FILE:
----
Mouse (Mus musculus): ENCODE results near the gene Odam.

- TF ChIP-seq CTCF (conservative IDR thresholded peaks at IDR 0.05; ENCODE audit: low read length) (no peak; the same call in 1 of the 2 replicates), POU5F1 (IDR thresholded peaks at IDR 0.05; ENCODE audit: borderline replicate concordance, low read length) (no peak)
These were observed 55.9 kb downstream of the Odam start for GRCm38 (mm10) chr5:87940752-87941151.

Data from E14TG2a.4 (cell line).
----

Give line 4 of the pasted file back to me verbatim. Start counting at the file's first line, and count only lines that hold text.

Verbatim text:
Data from E14TG2a.4 (cell line).